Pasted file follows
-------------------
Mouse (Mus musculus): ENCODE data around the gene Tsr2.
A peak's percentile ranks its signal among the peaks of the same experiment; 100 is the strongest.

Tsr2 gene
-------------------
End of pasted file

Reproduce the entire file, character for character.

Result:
Mouse (Mus musculus): ENCODE data around the gene Tsr2.
A peak's percentile ranks its signal among the peaks of the same experiment; 100 is the strongest.

Tsr2 gene